The main difference between ductility and malleability is that ductility refers to a material’s ability to stretch under tension, while malleability refers to its ability to be deformed by compression.
Ductility is measured by elongation at fracture, while malleability is measured by reduction in cross-sectional area.
Both properties are important in materials engineering and are applied in different areas of manufacturing.
What is ductility?
Ductility is the ability of a material to deform plastically without breaking when subjected to tensile stresses. In other words, it is the material’s ability to stretch and change its shape in a single direction.
The degree of ductility of a material is measured by the amount of deformation it experiences before breaking, which is called fracture elongation.
Ductility is commonly applied in the manufacture of wires, cables and tubes, where a material is needed that can be stretched without breaking. Examples of ductile materials include copper wire, aluminum sheet, and steel.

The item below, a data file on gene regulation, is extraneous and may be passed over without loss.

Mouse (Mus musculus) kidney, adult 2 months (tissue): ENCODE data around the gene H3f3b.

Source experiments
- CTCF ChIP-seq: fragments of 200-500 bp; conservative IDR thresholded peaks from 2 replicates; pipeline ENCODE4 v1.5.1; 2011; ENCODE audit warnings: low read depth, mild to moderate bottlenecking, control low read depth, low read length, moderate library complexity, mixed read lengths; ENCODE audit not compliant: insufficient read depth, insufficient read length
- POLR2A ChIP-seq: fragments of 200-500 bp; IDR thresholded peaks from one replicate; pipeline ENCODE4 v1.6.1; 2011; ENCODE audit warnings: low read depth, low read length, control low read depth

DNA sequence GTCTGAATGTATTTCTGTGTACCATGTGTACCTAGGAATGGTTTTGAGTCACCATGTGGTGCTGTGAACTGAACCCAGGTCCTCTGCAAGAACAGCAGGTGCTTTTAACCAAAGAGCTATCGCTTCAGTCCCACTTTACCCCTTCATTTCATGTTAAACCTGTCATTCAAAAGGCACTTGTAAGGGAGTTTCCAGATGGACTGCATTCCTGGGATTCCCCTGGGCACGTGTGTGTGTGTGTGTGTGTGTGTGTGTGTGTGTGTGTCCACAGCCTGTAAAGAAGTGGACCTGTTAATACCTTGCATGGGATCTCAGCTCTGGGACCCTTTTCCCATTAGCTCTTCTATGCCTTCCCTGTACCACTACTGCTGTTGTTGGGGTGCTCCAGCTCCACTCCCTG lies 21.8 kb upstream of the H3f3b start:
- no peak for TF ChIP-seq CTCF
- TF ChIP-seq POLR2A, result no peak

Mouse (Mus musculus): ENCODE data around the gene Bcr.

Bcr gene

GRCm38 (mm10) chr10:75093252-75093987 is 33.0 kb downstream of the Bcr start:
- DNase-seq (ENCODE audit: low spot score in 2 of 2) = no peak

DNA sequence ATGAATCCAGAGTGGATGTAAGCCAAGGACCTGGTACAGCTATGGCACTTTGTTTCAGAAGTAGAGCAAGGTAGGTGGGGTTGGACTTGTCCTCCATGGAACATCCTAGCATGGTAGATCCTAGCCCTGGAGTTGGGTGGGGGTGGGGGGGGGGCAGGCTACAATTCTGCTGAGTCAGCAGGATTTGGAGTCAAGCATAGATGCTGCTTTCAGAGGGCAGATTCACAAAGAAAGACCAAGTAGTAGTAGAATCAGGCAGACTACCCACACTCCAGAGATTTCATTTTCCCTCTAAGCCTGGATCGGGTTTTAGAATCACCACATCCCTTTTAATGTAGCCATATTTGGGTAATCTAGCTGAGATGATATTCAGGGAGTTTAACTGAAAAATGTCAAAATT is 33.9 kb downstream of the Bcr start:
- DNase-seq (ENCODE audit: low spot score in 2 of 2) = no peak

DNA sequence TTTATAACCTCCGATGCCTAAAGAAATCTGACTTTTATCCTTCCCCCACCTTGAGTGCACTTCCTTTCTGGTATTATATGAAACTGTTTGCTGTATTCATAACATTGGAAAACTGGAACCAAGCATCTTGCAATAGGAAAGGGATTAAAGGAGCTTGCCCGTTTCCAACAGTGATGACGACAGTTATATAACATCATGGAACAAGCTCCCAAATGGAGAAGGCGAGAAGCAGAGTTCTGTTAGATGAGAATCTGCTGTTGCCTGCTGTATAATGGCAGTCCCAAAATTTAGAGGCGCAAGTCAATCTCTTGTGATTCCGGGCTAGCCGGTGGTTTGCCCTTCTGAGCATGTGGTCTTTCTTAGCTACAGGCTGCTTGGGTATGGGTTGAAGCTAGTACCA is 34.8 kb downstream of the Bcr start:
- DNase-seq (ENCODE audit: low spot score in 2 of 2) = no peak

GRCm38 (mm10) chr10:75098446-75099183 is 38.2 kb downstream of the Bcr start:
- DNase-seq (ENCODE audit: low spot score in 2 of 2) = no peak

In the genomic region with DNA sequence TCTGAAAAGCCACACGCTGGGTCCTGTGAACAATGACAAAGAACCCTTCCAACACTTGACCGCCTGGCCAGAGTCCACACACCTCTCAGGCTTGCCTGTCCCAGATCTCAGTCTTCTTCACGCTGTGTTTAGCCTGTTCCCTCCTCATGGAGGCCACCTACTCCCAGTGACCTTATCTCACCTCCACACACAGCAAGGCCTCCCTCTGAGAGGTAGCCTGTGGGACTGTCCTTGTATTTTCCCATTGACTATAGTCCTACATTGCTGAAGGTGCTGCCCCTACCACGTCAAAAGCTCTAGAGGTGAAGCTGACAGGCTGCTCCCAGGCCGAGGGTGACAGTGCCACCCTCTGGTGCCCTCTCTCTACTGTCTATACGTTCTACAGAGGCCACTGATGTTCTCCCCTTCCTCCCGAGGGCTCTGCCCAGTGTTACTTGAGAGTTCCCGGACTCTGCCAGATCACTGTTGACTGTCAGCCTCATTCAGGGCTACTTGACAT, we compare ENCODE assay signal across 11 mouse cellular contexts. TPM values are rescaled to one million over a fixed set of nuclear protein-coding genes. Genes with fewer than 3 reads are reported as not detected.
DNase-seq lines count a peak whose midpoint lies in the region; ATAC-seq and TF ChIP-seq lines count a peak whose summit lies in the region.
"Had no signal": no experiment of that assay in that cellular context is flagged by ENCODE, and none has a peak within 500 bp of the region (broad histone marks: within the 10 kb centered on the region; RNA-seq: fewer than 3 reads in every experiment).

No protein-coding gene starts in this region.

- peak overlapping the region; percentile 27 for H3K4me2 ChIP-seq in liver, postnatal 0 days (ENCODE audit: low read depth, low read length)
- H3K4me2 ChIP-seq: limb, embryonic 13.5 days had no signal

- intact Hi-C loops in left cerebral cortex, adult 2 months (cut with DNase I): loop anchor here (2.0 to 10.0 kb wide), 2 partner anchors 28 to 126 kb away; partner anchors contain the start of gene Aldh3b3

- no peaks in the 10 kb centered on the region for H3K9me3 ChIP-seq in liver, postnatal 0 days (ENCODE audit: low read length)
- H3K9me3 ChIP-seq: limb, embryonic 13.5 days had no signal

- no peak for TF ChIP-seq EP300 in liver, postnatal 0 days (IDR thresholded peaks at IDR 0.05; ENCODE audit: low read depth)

What is malleability?
Malleability is the ability of a material to be plastically deformed without breaking when subjected to compressive stresses. In other words, it is the ability of the material to change its shape in all directions, regardless of the direction of the applied force.
The degree of malleability is measured by the amount of deformation a material experiences before breaking, called reduction in cross-sectional area.
Malleability is commonly applied in sheet and sheet manufacturing, where a material that can be molded into complex shapes is needed. Examples of malleable materials include lead foil, gold leaf, and aluminum.
Difference Between Ductility And Malleability In Tabular Form
|Ability to stretch under tension
|Ability to deform by compression
|Stretching process of the material in one direction
|Deformation process in all directions
|It is measured by the elongation at fracture
|It is measured by the reduction in cross-sectional area
|Examples: copper wire, aluminum sheet, steel
|Examples: lead foil, gold leaf, aluminum
In summary, ductility and malleability are two important properties in materials engineering that refer to the ability of a material to change shape without breaking.
Ductility refers to a material’s ability to stretch under tension, while malleability refers to its ability to be deformed by compression.
Although both terms are related, they have different applications and are measured differently.
Understanding these differences is crucial to selecting the right material for a specific project and ensuring its success.